Tuesday, August 25, 2009

Why an American wants to be S'porean

Aug 25, 2009

WITH National Day 2009 recently behind us, I am engrossed with all the letters and thoughts on patriotism and generally how people are concerned with the make-up of Singapore. As my own day of reckoning comes closer, I feel I have more thoughts on these subjects than I even knew I had in my head.

On Friday, I will take the oath of citizenship and become more than I was on Aug 27: I will be a Singaporean. It is important to note that for an American, it is not as simple as joining a club or group or ticking a little square on an application. For Americans and most others who become Singapore citizens, we must renounce our previous citizenships before becoming Singaporeans. Most people who ask me why I am doing this are Singaporean, and I find this strange as I thought I would get more questioning from expatriates.

To become a Singaporean, you must really believe in this country and its people. You must be willing to give up your ties and allegiance you have harboured as long as you can remember. This is like changing your religion or any deep-rooted belief. You must dislodge that belief and replace it with your belief in Singapore. Fortunately, at least for me at this time, Singapore also believes in me. I can only shake my head when people complain about Singapore without offering alternatives or stating how this place or that place is better. I can only think the grass is always greener somewhere else, but you know you will still have to cut it every week.

Wherever you go, just make sure you have the opportunity to turn ideas into something positive, as you can here if you try. I know, at least for myself, that the good things far outweigh the negative, and yes, there are some negatives. But I choose to make this my home and contribute to its growth and I hope the negatives will become fewer. Free rides? They are on that green grass somewhere else.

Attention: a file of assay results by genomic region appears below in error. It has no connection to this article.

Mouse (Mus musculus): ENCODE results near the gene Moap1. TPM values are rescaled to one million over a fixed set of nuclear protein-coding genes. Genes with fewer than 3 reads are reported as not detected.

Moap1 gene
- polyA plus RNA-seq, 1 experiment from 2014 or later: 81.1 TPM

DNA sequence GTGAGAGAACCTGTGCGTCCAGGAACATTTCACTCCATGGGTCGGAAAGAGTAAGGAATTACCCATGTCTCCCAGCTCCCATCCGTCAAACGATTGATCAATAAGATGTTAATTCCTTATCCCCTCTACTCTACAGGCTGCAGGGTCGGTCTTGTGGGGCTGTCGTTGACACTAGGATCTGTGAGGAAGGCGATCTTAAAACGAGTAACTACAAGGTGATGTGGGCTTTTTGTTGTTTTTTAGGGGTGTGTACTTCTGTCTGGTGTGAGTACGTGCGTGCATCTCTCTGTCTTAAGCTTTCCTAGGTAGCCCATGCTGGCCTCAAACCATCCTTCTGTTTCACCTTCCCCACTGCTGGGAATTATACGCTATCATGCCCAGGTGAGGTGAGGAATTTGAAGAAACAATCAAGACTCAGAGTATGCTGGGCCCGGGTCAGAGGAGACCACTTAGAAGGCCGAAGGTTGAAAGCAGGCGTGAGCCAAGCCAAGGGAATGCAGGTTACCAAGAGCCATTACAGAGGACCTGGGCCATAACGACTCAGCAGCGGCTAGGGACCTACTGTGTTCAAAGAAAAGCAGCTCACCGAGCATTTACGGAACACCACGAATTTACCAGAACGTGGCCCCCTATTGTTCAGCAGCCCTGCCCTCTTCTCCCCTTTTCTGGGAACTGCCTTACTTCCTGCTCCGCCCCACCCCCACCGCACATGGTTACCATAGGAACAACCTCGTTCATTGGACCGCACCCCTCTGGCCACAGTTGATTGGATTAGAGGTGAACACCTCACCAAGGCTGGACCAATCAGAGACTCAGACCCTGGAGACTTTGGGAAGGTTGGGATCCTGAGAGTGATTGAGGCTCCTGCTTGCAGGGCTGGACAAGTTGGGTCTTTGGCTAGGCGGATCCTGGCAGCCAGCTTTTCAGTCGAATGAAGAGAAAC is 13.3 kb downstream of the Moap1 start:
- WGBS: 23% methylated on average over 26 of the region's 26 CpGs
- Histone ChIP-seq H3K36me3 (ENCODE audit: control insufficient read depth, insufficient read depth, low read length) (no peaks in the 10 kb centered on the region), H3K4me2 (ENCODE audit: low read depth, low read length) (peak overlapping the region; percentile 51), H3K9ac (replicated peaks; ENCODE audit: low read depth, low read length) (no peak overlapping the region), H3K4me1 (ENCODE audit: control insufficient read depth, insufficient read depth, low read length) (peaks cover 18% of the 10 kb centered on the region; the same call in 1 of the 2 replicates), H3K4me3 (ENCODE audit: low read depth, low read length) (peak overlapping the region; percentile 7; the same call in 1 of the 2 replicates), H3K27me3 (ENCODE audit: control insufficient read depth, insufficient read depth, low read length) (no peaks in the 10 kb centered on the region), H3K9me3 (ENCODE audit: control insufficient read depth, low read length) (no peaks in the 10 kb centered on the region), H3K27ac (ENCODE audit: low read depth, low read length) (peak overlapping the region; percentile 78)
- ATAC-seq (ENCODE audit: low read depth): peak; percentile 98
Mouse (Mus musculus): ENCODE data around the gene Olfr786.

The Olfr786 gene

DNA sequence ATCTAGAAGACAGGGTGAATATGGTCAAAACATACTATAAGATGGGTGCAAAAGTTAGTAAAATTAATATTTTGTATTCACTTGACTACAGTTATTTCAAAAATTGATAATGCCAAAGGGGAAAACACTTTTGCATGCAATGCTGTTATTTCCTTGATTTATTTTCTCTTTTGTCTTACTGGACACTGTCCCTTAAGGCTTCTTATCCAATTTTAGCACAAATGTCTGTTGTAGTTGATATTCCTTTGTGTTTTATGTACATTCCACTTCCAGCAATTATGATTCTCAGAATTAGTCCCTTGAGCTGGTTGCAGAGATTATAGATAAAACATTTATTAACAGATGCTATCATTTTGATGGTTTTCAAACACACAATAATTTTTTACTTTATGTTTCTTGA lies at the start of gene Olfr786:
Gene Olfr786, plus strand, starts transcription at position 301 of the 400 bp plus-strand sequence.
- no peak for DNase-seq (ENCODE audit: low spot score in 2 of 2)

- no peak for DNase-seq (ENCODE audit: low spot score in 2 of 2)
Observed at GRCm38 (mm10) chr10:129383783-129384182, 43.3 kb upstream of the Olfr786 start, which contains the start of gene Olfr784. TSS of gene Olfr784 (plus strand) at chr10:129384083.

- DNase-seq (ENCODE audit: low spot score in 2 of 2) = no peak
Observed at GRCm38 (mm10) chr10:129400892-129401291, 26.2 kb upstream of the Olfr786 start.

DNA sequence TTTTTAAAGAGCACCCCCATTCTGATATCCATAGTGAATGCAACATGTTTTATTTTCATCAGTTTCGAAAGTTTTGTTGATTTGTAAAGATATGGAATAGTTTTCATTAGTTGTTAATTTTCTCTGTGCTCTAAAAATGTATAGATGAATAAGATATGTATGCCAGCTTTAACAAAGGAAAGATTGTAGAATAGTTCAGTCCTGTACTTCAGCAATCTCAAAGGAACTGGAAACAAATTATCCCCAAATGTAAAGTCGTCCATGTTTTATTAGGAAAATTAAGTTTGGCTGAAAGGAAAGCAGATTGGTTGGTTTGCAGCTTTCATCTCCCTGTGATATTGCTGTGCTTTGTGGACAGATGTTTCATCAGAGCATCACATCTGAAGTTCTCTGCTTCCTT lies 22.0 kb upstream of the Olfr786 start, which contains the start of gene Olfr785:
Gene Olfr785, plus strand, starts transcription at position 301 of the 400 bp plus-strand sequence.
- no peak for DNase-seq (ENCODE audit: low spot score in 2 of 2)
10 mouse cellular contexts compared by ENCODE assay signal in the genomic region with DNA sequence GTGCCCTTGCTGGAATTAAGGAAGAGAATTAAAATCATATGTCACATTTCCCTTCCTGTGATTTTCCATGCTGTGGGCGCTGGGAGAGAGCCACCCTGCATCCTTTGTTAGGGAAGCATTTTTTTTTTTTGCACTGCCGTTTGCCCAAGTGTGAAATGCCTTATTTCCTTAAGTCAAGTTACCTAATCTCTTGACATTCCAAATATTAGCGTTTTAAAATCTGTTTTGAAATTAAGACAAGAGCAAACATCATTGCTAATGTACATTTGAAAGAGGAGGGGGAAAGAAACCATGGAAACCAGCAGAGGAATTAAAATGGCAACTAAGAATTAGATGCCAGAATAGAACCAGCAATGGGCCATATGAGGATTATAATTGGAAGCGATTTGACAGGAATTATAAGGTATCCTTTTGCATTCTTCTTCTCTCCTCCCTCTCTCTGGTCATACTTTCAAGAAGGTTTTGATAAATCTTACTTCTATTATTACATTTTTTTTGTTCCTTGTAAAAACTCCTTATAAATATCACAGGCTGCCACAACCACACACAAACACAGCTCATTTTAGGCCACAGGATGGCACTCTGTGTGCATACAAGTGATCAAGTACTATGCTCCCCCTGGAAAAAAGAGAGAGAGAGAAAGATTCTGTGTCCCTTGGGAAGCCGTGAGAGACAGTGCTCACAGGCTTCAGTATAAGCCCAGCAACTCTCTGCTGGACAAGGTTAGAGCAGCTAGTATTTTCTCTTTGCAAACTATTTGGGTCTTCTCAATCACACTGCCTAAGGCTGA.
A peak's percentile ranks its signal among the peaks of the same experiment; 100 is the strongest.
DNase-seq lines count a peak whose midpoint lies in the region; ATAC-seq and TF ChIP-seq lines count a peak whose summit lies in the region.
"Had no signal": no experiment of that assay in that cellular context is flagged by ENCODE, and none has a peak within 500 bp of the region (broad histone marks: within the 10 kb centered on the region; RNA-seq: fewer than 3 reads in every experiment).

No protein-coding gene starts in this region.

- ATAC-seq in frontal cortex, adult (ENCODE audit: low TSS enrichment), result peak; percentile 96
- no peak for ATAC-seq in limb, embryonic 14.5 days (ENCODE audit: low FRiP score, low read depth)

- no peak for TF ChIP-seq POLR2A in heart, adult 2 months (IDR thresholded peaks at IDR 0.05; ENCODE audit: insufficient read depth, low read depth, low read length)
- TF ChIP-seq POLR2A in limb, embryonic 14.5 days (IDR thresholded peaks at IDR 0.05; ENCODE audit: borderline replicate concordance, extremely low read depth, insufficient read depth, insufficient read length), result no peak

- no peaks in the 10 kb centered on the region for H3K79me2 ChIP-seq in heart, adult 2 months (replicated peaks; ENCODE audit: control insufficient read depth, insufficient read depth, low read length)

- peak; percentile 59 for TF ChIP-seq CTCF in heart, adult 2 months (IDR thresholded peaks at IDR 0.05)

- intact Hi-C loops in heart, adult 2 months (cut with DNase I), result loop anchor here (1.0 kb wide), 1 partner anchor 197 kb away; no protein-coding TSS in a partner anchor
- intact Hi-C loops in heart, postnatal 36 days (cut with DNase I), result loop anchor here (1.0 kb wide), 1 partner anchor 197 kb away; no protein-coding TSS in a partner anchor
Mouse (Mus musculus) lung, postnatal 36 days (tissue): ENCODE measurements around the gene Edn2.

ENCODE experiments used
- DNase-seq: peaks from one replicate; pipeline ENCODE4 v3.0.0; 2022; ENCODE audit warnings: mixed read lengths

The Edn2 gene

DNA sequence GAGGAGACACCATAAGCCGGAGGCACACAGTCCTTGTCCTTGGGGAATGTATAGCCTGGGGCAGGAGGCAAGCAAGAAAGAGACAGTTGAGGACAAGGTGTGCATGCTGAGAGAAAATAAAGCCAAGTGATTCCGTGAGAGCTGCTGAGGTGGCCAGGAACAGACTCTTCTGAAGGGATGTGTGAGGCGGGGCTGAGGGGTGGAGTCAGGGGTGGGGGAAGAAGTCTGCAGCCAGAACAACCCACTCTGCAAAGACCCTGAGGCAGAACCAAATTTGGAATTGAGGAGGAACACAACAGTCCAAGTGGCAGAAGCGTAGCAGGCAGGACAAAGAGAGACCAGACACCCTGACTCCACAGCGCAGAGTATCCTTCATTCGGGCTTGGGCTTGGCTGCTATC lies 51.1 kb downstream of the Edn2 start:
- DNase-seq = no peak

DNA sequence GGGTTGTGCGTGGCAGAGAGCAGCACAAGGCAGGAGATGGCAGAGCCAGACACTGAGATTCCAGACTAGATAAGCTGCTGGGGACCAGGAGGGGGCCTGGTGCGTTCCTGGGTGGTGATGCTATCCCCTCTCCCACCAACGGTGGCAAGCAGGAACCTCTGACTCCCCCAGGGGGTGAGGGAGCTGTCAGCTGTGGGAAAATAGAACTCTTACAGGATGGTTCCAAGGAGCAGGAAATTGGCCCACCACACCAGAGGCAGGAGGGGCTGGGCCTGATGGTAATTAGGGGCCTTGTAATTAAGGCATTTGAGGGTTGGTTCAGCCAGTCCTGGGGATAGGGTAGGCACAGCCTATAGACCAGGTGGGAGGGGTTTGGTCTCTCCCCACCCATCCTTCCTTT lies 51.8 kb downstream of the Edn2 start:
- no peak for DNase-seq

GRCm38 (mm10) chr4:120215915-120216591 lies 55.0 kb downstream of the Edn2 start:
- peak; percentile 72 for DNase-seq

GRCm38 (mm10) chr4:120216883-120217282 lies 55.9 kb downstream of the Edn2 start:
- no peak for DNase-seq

Bernie Utchenik

[As usual this sort of letter attracted the usual bunch of no-lifes ragging on the writer, belittling his choice, his decision, questioning his intentions and in general reflecting their insecurities and incompetence, and general poor upbringing and manners, while competing with each other to see who can be more foul-mouthed in their attack on the writer.

To the writer, I agree. This is a good place to be. There may be greener grass elsewhere but each week you still have to cut it. If you don't there's probably a bull somewhere in the vicinity. So watch your step, and watch your back. And yes, I can imagine that changing citizenship is like changing religion. ]

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